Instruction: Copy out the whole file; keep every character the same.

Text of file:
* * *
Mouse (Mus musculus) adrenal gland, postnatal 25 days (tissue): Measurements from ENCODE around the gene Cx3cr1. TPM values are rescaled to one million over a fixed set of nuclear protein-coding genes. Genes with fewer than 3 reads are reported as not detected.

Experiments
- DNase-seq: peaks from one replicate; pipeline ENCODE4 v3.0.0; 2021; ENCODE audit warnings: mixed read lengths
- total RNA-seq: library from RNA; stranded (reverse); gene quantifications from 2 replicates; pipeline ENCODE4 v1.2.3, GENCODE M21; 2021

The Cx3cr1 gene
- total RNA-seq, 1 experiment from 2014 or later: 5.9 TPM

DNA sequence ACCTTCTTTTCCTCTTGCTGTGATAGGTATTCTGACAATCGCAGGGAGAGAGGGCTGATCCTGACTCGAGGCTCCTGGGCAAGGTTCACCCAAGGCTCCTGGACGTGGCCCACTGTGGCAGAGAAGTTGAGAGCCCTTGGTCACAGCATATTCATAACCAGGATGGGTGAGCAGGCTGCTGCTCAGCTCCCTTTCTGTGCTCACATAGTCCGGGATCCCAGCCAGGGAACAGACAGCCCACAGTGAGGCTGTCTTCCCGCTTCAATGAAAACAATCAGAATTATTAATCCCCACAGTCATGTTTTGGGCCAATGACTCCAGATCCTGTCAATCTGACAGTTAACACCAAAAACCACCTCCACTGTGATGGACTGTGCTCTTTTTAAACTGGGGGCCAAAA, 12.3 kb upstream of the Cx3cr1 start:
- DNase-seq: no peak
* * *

Mouse (Mus musculus) adrenal gland, postnatal 25 days (tissue): Measurements from ENCODE around the gene Cx3cr1. TPM values are rescaled to one million over a fixed set of nuclear protein-coding genes. Genes with fewer than 3 reads are reported as not detected.

Experiments
- DNase-seq: peaks from one replicate; pipeline ENCODE4 v3.0.0; 2021; ENCODE audit warnings: mixed read lengths
- total RNA-seq: library from RNA; stranded (reverse); gene quantifications from 2 replicates; pipeline ENCODE4 v1.2.3, GENCODE M21; 2021

The Cx3cr1 gene
- total RNA-seq, 1 experiment from 2014 or later: 5.9 TPM

DNA sequence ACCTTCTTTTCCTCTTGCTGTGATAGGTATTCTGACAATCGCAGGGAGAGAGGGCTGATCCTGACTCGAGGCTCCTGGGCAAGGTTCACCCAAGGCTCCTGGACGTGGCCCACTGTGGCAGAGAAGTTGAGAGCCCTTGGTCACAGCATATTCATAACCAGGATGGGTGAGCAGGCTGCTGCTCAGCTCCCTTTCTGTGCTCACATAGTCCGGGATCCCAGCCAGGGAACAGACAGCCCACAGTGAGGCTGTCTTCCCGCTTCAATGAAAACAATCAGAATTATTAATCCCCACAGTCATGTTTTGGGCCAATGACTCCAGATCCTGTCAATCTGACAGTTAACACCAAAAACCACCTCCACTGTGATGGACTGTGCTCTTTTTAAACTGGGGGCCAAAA, 12.3 kb upstream of the Cx3cr1 start:
- DNase-seq: no peak